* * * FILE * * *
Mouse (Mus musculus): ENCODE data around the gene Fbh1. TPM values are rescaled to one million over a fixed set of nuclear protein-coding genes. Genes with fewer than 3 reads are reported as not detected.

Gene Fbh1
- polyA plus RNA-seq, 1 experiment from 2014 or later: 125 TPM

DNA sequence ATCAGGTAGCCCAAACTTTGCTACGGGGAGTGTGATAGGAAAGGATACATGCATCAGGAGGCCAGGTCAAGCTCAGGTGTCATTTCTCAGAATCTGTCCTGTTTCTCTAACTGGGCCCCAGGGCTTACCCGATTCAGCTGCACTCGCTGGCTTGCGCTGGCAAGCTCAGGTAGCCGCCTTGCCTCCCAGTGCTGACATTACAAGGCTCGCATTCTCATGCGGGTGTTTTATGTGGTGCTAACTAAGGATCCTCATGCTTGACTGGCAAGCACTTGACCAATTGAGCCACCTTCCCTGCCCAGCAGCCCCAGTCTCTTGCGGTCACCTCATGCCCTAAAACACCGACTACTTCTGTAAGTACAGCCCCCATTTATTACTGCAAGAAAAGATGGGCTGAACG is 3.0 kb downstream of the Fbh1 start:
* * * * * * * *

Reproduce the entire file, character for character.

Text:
Mouse (Mus musculus): ENCODE data around the gene Fbh1. TPM values are rescaled to one million over a fixed set of nuclear protein-coding genes. Genes with fewer than 3 reads are reported as not detected.

Gene Fbh1
- polyA plus RNA-seq, 1 experiment from 2014 or later: 125 TPM

DNA sequence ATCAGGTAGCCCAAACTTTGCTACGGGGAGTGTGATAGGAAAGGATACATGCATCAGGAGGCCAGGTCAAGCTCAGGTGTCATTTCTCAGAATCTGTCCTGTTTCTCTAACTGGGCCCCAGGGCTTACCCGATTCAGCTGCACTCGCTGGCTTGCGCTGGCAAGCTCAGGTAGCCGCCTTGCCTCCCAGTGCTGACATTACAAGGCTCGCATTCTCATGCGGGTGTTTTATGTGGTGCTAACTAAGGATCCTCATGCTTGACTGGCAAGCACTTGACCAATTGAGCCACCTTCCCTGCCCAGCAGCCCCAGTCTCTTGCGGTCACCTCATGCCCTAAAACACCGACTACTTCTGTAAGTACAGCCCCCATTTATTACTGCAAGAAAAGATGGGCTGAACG is 3.0 kb downstream of the Fbh1 start: